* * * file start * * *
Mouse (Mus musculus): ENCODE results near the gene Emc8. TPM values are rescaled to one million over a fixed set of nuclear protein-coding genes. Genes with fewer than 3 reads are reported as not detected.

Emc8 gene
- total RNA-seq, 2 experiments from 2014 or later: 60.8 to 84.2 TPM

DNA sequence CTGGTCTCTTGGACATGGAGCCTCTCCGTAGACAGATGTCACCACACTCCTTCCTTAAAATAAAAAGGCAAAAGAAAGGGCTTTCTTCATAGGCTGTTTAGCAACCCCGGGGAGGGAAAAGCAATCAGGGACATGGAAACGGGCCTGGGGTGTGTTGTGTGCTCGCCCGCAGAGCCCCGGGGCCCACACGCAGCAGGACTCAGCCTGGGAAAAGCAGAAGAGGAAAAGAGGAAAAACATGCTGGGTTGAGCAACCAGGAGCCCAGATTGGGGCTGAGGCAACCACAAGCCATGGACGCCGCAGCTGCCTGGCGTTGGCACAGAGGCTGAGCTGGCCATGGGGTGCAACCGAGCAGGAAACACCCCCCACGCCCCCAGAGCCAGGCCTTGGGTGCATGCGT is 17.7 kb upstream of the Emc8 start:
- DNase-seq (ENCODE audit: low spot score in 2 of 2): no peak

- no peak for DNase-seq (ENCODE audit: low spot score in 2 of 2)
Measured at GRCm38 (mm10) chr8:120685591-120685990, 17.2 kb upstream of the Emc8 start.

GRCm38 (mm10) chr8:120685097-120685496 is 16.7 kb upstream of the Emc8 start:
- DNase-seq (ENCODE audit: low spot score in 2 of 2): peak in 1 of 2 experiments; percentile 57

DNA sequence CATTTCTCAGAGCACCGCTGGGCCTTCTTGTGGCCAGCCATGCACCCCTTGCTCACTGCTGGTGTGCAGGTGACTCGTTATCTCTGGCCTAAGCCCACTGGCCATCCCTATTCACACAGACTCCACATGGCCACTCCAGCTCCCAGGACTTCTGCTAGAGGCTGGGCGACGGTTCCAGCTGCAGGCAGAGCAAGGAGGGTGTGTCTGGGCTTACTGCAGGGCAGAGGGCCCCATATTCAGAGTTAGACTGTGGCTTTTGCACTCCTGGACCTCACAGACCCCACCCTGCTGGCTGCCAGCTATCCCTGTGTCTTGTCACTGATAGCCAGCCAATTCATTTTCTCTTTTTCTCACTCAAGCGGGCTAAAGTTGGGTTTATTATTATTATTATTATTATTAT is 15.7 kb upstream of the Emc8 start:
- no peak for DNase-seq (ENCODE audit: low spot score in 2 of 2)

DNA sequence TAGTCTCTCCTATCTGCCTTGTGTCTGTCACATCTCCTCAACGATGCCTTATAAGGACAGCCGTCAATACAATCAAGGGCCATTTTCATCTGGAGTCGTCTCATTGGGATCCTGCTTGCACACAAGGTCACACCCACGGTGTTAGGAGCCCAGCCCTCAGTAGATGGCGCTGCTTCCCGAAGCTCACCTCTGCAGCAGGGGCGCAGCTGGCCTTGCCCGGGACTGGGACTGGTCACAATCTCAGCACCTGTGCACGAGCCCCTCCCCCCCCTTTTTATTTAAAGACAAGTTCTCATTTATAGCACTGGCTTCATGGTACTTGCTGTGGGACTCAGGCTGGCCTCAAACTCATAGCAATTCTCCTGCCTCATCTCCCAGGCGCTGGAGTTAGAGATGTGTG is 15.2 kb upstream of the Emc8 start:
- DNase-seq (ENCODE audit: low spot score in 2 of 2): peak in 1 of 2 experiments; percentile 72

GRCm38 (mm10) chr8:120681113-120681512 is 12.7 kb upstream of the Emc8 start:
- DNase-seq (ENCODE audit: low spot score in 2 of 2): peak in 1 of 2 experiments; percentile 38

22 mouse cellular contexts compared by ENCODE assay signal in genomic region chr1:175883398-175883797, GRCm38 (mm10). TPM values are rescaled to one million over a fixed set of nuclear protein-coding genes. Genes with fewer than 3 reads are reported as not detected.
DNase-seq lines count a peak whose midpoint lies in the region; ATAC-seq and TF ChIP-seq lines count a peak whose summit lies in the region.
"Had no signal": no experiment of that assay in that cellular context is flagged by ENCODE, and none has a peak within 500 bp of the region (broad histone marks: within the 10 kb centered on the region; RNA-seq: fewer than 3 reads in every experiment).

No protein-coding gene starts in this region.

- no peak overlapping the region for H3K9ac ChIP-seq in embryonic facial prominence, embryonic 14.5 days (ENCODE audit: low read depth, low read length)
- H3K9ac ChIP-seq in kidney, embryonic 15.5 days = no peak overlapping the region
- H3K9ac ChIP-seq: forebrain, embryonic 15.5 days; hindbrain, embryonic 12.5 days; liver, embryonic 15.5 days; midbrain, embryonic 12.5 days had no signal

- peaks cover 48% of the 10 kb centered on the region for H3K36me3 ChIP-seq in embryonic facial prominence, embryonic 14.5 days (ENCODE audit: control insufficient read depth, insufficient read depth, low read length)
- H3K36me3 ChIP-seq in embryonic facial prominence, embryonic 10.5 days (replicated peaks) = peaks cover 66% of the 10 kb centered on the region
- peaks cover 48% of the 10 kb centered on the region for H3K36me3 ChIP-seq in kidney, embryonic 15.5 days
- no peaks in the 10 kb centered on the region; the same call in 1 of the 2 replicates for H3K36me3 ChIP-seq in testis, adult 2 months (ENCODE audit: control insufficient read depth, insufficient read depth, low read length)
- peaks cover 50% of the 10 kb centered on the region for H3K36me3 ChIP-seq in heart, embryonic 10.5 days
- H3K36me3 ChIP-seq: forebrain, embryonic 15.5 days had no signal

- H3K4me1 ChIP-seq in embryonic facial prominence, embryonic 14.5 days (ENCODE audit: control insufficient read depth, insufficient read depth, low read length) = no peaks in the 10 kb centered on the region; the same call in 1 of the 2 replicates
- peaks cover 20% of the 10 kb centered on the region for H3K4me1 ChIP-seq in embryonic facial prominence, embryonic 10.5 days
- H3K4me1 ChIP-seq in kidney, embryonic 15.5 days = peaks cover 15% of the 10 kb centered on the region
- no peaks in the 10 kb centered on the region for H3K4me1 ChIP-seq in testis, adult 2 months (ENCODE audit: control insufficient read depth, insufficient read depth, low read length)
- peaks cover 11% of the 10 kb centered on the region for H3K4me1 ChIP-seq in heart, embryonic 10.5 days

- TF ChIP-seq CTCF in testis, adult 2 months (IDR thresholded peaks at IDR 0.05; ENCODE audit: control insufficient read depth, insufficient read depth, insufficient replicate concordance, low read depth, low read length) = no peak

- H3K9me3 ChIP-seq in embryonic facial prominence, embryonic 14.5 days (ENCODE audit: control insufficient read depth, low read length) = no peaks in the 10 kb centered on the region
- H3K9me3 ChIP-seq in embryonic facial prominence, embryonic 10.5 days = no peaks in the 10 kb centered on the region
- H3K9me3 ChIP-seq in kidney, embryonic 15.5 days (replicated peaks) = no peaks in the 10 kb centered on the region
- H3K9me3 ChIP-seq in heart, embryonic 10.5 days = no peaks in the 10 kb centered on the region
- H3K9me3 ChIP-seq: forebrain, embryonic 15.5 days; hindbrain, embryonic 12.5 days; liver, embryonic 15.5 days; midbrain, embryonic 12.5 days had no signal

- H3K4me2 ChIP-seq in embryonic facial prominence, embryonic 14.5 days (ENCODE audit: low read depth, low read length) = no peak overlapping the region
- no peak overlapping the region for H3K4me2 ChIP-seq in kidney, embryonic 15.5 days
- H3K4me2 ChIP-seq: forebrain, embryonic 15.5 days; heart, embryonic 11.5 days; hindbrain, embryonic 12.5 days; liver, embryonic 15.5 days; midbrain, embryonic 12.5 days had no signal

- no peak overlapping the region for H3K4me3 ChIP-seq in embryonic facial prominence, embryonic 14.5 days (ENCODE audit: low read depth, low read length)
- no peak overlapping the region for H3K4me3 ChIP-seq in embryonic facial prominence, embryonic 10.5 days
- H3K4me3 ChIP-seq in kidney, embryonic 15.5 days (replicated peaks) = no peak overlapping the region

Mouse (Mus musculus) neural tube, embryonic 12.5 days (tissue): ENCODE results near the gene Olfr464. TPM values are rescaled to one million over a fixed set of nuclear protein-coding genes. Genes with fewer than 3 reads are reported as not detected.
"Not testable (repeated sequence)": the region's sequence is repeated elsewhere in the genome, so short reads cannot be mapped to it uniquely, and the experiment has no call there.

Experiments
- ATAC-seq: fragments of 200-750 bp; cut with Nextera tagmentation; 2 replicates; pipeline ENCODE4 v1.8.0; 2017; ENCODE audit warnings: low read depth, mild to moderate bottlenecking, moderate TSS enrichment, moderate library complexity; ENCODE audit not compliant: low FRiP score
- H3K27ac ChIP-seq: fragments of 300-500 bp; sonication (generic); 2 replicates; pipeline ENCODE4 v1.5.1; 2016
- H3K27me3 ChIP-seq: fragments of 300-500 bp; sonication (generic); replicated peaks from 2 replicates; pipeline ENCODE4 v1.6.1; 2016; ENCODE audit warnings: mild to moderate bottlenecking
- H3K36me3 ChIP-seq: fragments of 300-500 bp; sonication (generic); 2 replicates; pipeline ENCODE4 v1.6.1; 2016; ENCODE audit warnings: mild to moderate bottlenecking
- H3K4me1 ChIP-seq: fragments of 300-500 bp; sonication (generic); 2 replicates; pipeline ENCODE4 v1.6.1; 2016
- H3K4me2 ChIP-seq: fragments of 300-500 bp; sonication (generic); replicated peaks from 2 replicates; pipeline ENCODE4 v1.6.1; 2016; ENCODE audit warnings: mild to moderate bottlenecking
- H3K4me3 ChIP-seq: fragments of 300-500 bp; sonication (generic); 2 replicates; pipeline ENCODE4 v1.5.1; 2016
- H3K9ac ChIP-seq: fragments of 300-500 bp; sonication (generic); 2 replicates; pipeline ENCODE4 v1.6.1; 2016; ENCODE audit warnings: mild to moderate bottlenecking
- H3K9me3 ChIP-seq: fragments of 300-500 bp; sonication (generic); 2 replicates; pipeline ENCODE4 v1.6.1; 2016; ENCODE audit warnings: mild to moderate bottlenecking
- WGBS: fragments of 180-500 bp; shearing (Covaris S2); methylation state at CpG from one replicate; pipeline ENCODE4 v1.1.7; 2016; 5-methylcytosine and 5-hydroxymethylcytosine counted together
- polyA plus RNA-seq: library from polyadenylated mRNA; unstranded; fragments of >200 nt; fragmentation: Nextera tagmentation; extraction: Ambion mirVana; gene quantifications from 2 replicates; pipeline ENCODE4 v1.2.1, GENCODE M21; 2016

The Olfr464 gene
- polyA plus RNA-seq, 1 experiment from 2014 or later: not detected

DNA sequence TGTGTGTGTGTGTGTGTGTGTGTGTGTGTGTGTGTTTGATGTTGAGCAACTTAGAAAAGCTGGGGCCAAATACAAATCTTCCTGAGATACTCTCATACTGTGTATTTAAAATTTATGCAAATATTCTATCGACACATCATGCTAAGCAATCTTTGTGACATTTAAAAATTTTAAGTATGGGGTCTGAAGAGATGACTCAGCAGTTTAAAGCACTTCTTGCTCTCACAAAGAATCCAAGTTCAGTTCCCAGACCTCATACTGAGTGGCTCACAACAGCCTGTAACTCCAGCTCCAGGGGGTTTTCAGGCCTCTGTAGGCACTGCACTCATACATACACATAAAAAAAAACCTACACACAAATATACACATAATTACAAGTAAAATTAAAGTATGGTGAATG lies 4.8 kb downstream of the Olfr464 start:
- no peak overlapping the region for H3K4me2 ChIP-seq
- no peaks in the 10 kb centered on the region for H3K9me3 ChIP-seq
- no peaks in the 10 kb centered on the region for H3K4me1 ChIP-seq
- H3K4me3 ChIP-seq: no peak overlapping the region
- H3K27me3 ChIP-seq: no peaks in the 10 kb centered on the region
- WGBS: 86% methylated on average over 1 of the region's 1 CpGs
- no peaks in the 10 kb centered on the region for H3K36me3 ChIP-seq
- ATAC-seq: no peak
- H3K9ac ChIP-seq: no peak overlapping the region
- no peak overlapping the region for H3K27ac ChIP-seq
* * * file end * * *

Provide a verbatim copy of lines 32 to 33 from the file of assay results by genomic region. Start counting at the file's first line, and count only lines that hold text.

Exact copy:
- no peaks in the 10 kb centered on the region for H3K4me1 ChIP-seq in testis, adult 2 months (ENCODE audit: control insufficient read depth, insufficient read depth, low read length)
- peaks cover 11% of the 10 kb centered on the region for H3K4me1 ChIP-seq in heart, embryonic 10.5 days